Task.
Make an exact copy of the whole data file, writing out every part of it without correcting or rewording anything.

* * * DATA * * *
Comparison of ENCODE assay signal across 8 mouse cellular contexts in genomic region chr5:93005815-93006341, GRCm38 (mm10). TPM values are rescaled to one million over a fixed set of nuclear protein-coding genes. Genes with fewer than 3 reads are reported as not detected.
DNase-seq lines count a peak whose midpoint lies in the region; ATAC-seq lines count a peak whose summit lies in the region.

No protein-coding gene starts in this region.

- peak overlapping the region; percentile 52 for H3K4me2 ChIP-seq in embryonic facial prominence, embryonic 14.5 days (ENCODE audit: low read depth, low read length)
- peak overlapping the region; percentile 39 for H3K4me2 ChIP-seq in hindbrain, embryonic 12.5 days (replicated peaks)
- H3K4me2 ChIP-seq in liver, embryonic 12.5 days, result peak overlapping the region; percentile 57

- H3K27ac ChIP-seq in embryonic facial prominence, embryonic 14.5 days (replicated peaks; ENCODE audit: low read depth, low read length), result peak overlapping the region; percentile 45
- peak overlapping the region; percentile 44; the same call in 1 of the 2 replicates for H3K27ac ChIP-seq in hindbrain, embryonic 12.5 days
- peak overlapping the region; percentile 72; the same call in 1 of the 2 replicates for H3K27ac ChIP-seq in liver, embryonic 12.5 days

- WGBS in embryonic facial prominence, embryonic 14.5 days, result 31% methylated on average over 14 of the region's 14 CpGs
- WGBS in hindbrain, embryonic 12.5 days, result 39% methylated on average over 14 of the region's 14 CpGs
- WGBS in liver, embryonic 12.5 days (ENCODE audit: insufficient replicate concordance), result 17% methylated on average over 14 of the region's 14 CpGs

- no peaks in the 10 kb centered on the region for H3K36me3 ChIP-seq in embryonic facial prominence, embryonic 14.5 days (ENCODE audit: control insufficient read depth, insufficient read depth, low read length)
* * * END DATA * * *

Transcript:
Comparison of ENCODE assay signal across 8 mouse cellular contexts in genomic region chr5:93005815-93006341, GRCm38 (mm10). TPM values are rescaled to one million over a fixed set of nuclear protein-coding genes. Genes with fewer than 3 reads are reported as not detected.
DNase-seq lines count a peak whose midpoint lies in the region; ATAC-seq lines count a peak whose summit lies in the region.

No protein-coding gene starts in this region.

- peak overlapping the region; percentile 52 for H3K4me2 ChIP-seq in embryonic facial prominence, embryonic 14.5 days (ENCODE audit: low read depth, low read length)
- peak overlapping the region; percentile 39 for H3K4me2 ChIP-seq in hindbrain, embryonic 12.5 days (replicated peaks)
- H3K4me2 ChIP-seq in liver, embryonic 12.5 days, result peak overlapping the region; percentile 57

- H3K27ac ChIP-seq in embryonic facial prominence, embryonic 14.5 days (replicated peaks; ENCODE audit: low read depth, low read length), result peak overlapping the region; percentile 45
- peak overlapping the region; percentile 44; the same call in 1 of the 2 replicates for H3K27ac ChIP-seq in hindbrain, embryonic 12.5 days
- peak overlapping the region; percentile 72; the same call in 1 of the 2 replicates for H3K27ac ChIP-seq in liver, embryonic 12.5 days

- WGBS in embryonic facial prominence, embryonic 14.5 days, result 31% methylated on average over 14 of the region's 14 CpGs
- WGBS in hindbrain, embryonic 12.5 days, result 39% methylated on average over 14 of the region's 14 CpGs
- WGBS in liver, embryonic 12.5 days (ENCODE audit: insufficient replicate concordance), result 17% methylated on average over 14 of the region's 14 CpGs

- no peaks in the 10 kb centered on the region for H3K36me3 ChIP-seq in embryonic facial prominence, embryonic 14.5 days (ENCODE audit: control insufficient read depth, insufficient read depth, low read length)